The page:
Mark Twain photo taken by Alvin Coburn in 1908, using Autochrome Lumiere, an early form of color photography
Is there something about the environment of Connecticut that fosters creativity? I’ve wondered when I’ve considered all the talents that have lived there over the years. The most creative years of Samuel Langhorne Clemens aka Mark Twain came when he lived at his home in Hartford, which remains a major public attraction in the city today. And his neighbor a few steps away was Harriet Beecher Stowe, who changed America with Uncle Tom’s Cabin. Clemens, born in 1835, was still writing when he passed away in 1910. Where did such long-term creativity originate?
Connecticut College in New London offers several Integrative Pathways, which are sets of “courses and experiences organized around a central theme.” One of their themes is Creativity, defined this way: “Creativity is the ability to make connections between seemingly unrelated phenomena, realizing something fresh and inventive.” That was certainly true of the literary life of Mark Twain, and it’s been true of many other famous residents of The Constitution State, past and present.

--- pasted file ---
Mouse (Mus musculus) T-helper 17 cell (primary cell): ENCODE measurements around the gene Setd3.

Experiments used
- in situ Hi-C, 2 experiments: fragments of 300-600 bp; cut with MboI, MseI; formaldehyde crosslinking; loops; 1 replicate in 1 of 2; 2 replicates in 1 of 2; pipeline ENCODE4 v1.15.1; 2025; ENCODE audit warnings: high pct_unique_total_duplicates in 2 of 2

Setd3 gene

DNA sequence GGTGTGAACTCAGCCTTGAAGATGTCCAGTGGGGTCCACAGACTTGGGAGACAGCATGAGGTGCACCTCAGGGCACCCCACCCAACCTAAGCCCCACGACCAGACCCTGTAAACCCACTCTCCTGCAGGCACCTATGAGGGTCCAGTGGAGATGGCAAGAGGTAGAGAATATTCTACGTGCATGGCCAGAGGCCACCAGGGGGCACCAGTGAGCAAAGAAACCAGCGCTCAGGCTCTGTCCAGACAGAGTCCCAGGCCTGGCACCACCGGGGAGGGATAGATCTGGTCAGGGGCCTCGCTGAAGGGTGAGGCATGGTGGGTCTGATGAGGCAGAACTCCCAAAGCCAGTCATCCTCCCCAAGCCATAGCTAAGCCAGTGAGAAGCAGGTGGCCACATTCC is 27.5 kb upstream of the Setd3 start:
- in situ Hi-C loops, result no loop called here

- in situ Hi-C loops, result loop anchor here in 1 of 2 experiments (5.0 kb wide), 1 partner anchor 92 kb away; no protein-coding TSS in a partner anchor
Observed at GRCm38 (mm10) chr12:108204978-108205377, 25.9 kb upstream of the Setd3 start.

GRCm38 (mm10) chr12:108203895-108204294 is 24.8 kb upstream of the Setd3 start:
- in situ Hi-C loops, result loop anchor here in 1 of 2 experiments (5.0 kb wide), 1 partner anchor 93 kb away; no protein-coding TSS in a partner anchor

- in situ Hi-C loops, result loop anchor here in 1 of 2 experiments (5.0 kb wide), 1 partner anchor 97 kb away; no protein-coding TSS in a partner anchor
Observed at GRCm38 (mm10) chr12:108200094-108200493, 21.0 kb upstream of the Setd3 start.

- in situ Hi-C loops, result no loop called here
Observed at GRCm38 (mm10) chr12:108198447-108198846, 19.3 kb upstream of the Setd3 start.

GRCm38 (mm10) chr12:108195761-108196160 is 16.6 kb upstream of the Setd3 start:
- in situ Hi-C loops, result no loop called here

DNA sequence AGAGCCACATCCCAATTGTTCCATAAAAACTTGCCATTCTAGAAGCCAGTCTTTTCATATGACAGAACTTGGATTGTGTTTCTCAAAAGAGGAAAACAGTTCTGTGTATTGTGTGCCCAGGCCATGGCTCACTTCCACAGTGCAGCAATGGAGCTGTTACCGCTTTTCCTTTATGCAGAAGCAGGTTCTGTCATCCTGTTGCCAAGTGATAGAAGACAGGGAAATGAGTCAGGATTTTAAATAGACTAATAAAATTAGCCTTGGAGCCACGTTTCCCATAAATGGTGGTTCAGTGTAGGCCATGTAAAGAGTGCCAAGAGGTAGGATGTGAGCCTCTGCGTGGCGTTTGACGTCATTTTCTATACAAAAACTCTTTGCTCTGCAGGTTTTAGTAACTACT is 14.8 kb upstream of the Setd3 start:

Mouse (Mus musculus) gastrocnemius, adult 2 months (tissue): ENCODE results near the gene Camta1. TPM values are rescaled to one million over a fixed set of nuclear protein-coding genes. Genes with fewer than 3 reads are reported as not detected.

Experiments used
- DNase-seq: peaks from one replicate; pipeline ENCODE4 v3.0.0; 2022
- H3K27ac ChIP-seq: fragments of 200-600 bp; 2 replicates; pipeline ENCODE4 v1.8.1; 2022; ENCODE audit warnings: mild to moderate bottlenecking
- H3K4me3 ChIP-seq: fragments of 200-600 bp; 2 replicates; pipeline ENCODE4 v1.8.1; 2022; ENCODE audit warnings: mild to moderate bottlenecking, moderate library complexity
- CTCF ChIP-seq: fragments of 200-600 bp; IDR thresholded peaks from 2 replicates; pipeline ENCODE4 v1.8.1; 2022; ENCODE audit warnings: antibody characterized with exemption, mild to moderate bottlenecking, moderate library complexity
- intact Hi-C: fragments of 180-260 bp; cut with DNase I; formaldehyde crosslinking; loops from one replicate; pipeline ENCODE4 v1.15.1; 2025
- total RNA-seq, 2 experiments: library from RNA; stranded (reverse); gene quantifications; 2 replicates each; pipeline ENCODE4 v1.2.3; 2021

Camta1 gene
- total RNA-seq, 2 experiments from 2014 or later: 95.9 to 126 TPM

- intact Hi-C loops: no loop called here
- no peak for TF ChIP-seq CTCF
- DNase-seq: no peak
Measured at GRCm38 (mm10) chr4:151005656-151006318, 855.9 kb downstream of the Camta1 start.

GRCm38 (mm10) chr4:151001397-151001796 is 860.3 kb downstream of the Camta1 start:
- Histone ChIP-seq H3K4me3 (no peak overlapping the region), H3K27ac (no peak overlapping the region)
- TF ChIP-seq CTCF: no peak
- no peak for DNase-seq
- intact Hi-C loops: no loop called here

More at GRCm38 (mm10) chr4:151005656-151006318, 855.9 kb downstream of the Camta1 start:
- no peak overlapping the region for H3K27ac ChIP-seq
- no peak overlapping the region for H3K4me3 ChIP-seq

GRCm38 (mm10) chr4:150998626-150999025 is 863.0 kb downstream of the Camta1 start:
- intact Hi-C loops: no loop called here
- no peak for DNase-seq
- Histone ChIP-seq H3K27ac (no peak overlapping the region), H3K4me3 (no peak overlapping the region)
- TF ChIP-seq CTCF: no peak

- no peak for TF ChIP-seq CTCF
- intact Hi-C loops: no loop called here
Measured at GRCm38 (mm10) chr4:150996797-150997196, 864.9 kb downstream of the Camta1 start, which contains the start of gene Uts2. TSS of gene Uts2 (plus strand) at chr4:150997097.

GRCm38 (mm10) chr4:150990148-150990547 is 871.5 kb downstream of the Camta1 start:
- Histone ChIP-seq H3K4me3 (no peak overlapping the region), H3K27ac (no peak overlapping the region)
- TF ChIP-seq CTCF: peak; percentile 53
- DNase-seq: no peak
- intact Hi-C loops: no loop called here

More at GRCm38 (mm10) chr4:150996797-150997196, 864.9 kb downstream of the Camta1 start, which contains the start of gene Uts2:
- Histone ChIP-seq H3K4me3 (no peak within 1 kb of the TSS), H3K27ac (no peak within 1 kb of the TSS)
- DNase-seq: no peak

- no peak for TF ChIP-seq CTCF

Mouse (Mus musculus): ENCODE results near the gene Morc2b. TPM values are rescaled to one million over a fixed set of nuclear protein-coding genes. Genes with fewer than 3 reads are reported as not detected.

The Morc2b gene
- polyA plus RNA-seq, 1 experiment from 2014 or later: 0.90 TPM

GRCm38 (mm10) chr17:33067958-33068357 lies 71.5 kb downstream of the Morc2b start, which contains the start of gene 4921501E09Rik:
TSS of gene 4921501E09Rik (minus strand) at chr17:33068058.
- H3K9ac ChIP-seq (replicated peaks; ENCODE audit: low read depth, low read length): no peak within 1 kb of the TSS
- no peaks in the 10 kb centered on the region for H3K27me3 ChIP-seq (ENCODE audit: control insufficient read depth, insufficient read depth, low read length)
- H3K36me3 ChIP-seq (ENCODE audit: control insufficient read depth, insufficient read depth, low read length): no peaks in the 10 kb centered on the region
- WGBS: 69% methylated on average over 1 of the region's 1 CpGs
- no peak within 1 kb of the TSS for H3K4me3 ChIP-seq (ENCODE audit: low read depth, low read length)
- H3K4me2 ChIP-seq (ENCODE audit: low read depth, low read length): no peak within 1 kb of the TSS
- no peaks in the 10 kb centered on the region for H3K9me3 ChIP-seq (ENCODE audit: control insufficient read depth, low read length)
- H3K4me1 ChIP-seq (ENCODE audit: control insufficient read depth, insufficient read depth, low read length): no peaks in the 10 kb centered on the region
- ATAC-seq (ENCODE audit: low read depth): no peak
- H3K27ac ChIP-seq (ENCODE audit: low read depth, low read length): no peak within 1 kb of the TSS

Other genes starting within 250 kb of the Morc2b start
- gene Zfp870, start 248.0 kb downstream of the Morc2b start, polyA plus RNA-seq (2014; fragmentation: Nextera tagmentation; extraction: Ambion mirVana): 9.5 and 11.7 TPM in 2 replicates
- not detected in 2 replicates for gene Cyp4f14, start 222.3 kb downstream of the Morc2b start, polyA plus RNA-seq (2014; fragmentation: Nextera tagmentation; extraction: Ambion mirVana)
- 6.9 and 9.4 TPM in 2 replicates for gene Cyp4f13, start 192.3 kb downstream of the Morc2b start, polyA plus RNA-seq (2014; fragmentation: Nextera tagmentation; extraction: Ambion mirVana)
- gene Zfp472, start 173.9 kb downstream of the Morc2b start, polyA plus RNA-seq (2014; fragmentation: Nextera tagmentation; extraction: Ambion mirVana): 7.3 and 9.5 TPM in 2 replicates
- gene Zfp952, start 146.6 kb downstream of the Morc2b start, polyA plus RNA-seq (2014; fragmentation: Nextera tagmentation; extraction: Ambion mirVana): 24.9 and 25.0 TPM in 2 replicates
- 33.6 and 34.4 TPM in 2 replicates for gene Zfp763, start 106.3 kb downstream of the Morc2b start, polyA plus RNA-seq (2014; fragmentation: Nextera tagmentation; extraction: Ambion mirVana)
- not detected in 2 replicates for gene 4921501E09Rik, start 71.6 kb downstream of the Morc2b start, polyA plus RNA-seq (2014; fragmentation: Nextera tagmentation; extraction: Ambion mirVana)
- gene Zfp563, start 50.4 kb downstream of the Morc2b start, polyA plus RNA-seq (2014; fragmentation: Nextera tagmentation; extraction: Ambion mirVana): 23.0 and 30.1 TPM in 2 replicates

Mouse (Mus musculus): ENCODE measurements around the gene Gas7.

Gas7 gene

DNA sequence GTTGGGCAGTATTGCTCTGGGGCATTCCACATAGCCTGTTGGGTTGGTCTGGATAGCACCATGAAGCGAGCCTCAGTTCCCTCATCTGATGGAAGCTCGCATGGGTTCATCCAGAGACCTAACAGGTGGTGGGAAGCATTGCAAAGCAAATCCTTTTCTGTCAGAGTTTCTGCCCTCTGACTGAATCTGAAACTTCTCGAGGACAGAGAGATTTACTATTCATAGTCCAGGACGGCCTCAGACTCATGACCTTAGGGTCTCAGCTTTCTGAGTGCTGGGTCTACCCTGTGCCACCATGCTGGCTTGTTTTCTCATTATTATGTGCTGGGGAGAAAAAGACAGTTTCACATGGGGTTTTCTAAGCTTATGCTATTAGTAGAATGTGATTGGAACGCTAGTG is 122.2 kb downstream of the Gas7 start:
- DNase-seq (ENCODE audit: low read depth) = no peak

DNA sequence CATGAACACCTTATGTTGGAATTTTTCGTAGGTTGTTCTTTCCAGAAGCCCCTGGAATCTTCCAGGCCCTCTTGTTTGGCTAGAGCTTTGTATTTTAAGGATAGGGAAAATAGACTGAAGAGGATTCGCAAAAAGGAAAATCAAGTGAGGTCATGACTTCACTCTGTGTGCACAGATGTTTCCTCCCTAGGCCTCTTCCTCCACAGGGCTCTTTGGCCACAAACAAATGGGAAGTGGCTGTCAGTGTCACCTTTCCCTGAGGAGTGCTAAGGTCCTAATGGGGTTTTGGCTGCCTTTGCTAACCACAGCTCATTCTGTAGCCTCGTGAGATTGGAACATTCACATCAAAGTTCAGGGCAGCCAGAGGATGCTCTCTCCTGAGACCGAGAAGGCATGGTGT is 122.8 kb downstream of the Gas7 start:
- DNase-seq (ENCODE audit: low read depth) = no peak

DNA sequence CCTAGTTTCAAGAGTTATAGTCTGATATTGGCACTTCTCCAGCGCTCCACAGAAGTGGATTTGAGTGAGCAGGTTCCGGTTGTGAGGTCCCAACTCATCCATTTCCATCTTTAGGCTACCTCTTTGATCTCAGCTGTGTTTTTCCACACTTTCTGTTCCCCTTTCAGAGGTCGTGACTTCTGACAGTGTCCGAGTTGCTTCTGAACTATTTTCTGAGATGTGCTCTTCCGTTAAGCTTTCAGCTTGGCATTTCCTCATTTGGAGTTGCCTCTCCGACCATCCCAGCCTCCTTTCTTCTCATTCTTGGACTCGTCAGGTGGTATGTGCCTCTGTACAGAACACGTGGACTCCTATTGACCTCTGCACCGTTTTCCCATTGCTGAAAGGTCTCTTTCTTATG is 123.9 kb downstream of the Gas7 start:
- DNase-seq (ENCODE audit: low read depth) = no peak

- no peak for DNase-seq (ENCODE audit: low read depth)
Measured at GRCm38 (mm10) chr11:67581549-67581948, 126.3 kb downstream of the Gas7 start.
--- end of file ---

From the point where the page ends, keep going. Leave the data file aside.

For example, Maurice Sendak, who worked out of his studio in Ridgefield. At the Maurice Sendak Collection at the University of Connecticut, visitors can view his original sketches, artwork, and final drafts of his books, nearly 10,000 items. Did you know how Sendak’s most famous title came about? “Where the Wild Things Are” became “Where the Wild Horses Are” when he gave up on horses because he felt he couldn’t draw them well enough. Who would have suspected?